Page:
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December 19, 2013

Radical Worldliness: Outside the Camp (Jul-Aug 1997)

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Randy Harris
July – August, 1997

I work in that strangest of all possible environments – the university. It is often said that part of my task as a professor is to prepare my students for “the real world.” I suppose that means that while they are in school students are part of the “unreal world” in which I live. I am alleged to be a member of the “ivory tower” community although I can never quite located that elusive edifice.

To compound my strange existence, I not only work in the university world but I work in the most cloistered kind of the university – the Christian school – where we forbid drinking, dancing, cursing, illicit sex, and sundry other real-world stuff. So it will undoubtedly seem strange to some to hear me argue for a radical worldliness among Christians, but this I intend to do.

I am not, of course, going to plead for greater sinfulness and idolatry in our lives (though I have no doubt the troops are ready if someone wants to sound the charge!), but for a greater in-this-worldliness that is epitomized in the ministry of Jesus. But before coming to Jesus, let me remind you of the story of Jonah.

The old Testament book of Jonah confronts us today with two pressing questions, neither of which has anything to do with the fish. The questions are, (1) who are the Ninevites, and, (2) how are we going to respond to them? After Jonah’s success at bringing Ninevah to repentance, we read of his reaction to God’s loving kindness:

But Jonah was greatly displeased and became angry. He prayed to the Lord, “O Lord, is this not what I said when I was still at home? That is why I was so quick to flee to Tarshish. I knew that you are a gracious and compassionate God, slow to anger and abounding in love, a God who relents from sending calamity. Now, O Lord, take away my life, for it is better for me to die than to live” (Jonah 4:1-3).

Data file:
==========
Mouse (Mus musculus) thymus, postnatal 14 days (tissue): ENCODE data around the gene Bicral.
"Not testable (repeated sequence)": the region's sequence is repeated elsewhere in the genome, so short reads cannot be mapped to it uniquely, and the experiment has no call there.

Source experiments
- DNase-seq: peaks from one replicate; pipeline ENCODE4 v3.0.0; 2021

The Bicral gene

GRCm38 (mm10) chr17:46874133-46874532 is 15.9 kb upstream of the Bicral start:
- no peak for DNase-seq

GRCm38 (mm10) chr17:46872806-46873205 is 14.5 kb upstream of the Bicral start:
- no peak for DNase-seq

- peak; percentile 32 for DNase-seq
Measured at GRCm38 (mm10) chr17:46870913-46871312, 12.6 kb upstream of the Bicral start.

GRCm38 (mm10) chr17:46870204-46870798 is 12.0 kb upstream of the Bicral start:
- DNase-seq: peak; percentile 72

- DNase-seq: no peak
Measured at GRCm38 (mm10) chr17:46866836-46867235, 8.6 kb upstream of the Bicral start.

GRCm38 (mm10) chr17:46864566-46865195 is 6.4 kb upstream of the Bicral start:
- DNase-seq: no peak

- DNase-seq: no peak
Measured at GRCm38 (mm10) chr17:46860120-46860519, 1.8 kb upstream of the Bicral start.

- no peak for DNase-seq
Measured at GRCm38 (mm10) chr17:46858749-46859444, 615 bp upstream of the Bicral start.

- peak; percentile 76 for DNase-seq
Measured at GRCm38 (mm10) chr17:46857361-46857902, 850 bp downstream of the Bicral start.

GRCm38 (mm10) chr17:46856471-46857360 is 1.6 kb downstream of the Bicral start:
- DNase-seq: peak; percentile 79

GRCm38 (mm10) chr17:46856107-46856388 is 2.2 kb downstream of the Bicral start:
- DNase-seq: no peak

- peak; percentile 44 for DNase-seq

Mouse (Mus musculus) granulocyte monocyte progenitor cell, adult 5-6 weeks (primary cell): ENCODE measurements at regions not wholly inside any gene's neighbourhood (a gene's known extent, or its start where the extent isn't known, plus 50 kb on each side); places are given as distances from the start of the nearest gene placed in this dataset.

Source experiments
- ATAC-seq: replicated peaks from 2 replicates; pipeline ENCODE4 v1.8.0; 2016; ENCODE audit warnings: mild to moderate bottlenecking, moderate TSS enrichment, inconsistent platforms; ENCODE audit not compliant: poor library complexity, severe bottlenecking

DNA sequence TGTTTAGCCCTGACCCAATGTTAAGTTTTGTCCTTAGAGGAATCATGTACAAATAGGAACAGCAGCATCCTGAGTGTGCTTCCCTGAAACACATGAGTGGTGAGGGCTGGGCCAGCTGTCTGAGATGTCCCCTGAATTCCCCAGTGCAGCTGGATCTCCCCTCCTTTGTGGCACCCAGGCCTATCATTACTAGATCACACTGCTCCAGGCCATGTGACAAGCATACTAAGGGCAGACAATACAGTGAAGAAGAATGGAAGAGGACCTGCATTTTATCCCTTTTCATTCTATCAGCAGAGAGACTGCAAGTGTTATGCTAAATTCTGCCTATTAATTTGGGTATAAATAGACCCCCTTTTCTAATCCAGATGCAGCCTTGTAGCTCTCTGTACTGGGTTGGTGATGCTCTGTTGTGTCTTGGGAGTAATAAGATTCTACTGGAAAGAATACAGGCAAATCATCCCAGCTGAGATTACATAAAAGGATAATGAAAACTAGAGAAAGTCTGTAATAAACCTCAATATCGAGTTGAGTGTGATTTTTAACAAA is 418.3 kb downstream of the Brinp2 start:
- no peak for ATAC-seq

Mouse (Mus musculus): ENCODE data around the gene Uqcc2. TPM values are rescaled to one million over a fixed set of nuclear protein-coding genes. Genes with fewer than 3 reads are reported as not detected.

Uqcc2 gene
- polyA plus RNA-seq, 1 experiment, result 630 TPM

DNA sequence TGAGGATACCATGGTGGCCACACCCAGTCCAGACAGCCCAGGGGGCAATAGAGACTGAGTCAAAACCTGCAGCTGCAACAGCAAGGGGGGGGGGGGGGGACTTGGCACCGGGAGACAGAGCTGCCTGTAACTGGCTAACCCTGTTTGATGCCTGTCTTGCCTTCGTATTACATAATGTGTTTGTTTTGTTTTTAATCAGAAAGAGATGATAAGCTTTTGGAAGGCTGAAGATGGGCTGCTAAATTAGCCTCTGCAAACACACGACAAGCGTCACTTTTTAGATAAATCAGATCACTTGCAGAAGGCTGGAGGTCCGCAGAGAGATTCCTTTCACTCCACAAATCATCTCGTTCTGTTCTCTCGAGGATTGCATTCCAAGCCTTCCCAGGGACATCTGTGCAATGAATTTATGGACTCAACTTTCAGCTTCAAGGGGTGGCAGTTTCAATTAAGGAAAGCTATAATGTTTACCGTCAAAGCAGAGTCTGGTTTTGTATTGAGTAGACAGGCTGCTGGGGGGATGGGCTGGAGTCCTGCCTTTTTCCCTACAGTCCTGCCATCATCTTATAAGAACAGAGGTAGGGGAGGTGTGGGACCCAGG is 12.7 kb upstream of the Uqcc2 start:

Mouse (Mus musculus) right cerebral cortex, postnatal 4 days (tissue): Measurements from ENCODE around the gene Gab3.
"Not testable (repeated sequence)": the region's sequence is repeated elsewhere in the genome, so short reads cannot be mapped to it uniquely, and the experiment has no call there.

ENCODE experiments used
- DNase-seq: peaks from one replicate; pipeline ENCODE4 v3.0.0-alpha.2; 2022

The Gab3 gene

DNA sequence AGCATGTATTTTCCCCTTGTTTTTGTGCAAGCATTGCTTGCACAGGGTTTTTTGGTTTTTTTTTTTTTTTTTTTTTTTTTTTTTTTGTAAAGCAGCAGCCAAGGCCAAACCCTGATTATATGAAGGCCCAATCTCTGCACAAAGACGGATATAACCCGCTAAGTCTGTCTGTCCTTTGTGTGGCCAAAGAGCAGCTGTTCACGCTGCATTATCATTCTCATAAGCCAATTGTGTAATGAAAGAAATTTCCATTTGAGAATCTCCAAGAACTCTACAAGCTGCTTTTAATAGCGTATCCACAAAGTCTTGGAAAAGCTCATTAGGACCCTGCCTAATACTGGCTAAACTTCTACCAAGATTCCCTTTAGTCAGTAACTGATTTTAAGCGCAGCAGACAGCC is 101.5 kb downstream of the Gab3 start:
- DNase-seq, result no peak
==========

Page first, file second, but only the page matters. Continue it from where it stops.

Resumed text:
Never did one proclaim the graciousness of God with a worse attitude! Jonah hates the Ninevites. They are the enemy – the outsider. He is hoping for their destruction. In fact, he is willing to risk running from God to make sure they are not spared. The book of Jonah proclaims loudly and clearly that God loves the Ninevites as well as the Jews.

But again, the real questions for us are who are our Ninevites and how will we respond to them? Like Israel, we are too often content that God has saved our group and we have little compassion for the outsiders of the world.

The reason we must develop a greater in-this-worldness is that this is where those in need of God’s mercy are to be found. They are in Nineveh so to Nineveh we must go. This same attitude is expressed in the ministry of Jesus as well. Consider how the writer of Hebrews reflects on the world of Jesus:

The high priest carries the blood of animals into the Most Holy Place as a sin offering, but the bodies are burned outside the camp. And so jesus also suffered outside the city gate to make people holy through his own blood. Let us, then, go to him outside the camp, bearing the disgrace he bore. For here we do not have an enduring city, but we are lookng for the city that is to come (Hebrews 13:11-14).

This is a strange and difficult text, but notice that it contains the exhortation to go to Jesus outside the camp. I believe this text is a call to move beyond the comfort and security of our religiosity and follow Jesus wherever he takes us – and that he will always take us outside the camp – a most uncomfortable place to be!

In other words, we do not set up a fortress to keep the outsiders out, but rather we leave the fort to go where he or she is. It is radical worldliness in the best sense of the term. But what does this mean in practical terms?

It means a church would not just be known for its stand against abortion but for its care for unwanted children and mothers who choose the difficult road of raising children in less than ideal circumstances. It means a church is not just known for its stand against promiscuous sex – but for its ministry to AIDS patients. It means the church loves sinners as God loves the Ninevites.

The phrase “the worldly church” could have either negative or positive connotations. It could mean the church has sold out to the values of the culture around it and has lost its counter-culture message (“For here we do not have an enduring city ….”). The church can simply become a reflection of the world. This, of course, is sinful and disastrous.

But it could also mean the church has been willing to do its work outside the camp where Jesus and the Ninevites are, and this is faithfulness to our calling. If you have been mounted on the wall defending the fortress, aren’t you ready for a new kind of ministry, the ministry of the trenches, the ministry of woe and misery, the ministry of disgrace, the ministry of Jesus?


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Randy Harris

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